• Self-care is critically important at this time, as worries can be made worse if we aren’t taking care of ourselves. Lean on social supports, try to get enough sleep, eat healthy, exercise and engage in enjoyable activities. Do the things you would typically do to support your health, and be sure to use caution and follow health and safety guidelines while doing them.
  • Seek information from reliable news sources only. Limit checking in on the latest news to short, defined periods, and refrain from setting related push notifications on your device. Appropriate information consumption may be calming and can lessen the sense of danger.
  • Take the recommended precautions as outlined by Health Canada and other credible health agencies. Remain focused on the factors within your control, such as washing hands, covering your mouth during coughs and sneezes, avoiding non-essential travel, etc.
  • If you’re noticing that your symptoms of anxiety (in association with COVID-19 or otherwise) are causing you significant distress or are interfering with your ability to function normally, reach out for formal mental health supports from a recognized agency, such as CMHA. 

CMHA Ontario and branches around the province provide programs and services to support your mental wellness, such as BounceBack, walk-in counselling, information on stress management, and much more. Learn more and find a local branch at ontario.cmha.ca.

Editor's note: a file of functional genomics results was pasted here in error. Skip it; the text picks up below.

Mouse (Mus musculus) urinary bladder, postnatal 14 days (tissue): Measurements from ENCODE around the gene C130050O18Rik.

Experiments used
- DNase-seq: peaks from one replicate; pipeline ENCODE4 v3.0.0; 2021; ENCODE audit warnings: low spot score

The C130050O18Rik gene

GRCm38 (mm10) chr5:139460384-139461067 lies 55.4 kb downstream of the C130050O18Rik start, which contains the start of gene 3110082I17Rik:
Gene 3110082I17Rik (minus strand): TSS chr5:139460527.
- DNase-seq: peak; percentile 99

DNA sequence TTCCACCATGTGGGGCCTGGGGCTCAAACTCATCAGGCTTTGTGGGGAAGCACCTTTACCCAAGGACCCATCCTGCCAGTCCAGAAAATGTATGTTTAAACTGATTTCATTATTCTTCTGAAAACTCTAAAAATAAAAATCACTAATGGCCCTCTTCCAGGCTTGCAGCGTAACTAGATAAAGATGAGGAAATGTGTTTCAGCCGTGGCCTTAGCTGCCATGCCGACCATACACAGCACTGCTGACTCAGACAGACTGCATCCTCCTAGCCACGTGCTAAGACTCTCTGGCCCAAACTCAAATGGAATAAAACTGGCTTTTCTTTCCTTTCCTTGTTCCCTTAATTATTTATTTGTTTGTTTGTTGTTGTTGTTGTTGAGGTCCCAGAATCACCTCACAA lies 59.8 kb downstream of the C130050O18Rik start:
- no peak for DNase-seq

Resources for students

Meanwhile, the Centre for Innovation in Campus Mental Health has been publishing new tools to support student mental health, including a crisis resources webpage with provincial, national and international options, an equity, diversity and inclusion toolkit that offers guidance on how to support students from all walks of life, and an info sheet on well-being and the online environment that has tips on supporting student and faculty well-being virtually. 

 

 

Links

 

BounceBack Resources – A quick compendium

 

https://www.workplacestrategiesformentalhealth.com/

Workplace strategies EN

 

https://otn.ca/patients/togetherall/

 

Ontario Caregivers and BounceBack Handout

 

https://www.rehab4addiction.co.uk/coronavirus/mental-health-coronavirus

 

COVID-19 Help for Seniors, People with Disabilities

Do you know an isolated, low-income senior or person with disability who needs support getting the essentials they need to stay home during COVID-19? The Ontario Community Support Program is coordinating local services to deliver meals, groceries, medicine and other essentials during COVID-19. Help keep our community healthy and safe. Find out more and sign up for service at www.ontariocommunitysupport.ca, or call 211.  Toll Free: 1-877-330-3213; TTY: 1-888-340-1001.

 

Online Resources for Mental Wellness and Social Connection

 

Information Tip sheets on Suicide Prevention and Grief and Loss: Suicide Prevention  or  Grief and Loss 

 

If you’re feeling stressed or anxious you may be wondering if it’s more than regular worries. Explore resources and solutions to help you understand and manage your stress or anxiety. You can also find resources to help a friend or loved one.

https://luminohealth.sunlife.ca/s/article/Stress-and-Anxiety-Explorer?language=en_US&WT.mc_id=en-ca:web:slf_campaign:cmhaontario:luminohealthexplorer

 

Online Resources for Mental Wellness and Social Connection

 

The Mind your Mind Self Care During COVID-19 link has 30 self-care tips

 

Please see link for further information: https://www.canada.ca/en/public-health/services/diseases/2019-novel-coronavirus-infection/awareness-resources.html

 

CMHA National